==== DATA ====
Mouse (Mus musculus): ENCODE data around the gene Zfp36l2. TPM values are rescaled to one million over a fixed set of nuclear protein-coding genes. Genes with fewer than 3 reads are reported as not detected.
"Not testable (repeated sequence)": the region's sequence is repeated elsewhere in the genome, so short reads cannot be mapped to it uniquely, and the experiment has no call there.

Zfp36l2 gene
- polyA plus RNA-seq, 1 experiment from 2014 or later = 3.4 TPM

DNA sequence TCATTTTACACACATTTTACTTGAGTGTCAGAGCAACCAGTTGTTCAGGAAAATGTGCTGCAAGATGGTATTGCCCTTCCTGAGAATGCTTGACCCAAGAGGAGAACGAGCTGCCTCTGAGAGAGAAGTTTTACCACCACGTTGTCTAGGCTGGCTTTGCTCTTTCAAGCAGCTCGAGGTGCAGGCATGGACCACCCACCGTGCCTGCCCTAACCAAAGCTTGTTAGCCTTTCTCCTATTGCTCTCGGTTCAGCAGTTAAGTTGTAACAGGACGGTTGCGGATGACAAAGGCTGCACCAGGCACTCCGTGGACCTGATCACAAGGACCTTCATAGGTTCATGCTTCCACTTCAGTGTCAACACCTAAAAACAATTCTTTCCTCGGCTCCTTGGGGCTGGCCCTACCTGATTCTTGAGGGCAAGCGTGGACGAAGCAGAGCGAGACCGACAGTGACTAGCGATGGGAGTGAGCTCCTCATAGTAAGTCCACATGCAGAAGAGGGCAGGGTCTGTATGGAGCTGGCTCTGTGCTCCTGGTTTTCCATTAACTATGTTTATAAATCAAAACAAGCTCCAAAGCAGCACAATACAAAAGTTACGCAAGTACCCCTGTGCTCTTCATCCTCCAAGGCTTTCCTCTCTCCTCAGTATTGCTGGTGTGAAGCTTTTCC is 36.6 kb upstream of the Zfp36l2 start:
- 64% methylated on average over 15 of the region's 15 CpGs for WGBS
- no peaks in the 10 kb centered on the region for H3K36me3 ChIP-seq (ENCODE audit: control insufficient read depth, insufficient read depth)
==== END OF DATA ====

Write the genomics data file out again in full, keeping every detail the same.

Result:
Mouse (Mus musculus): ENCODE data around the gene Zfp36l2. TPM values are rescaled to one million over a fixed set of nuclear protein-coding genes. Genes with fewer than 3 reads are reported as not detected.
"Not testable (repeated sequence)": the region's sequence is repeated elsewhere in the genome, so short reads cannot be mapped to it uniquely, and the experiment has no call there.

Zfp36l2 gene
- polyA plus RNA-seq, 1 experiment from 2014 or later = 3.4 TPM

DNA sequence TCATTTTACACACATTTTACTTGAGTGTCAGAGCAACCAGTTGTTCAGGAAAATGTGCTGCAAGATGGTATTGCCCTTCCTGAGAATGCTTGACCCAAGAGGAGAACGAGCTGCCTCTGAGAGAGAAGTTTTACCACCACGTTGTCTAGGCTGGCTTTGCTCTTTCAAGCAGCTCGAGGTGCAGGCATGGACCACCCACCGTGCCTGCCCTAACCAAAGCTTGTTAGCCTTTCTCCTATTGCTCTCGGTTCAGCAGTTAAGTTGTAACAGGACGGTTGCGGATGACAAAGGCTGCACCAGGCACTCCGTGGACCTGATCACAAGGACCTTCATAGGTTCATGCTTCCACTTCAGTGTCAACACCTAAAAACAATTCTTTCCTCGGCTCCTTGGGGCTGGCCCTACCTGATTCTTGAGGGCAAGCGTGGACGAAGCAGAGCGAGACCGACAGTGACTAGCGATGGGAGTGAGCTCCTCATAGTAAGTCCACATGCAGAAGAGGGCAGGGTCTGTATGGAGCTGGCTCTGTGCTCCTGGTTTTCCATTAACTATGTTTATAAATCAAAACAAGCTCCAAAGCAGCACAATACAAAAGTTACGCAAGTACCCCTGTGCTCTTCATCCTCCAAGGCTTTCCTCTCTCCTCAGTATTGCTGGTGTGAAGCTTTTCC is 36.6 kb upstream of the Zfp36l2 start:
- 64% methylated on average over 15 of the region's 15 CpGs for WGBS
- no peaks in the 10 kb centered on the region for H3K36me3 ChIP-seq (ENCODE audit: control insufficient read depth, insufficient read depth)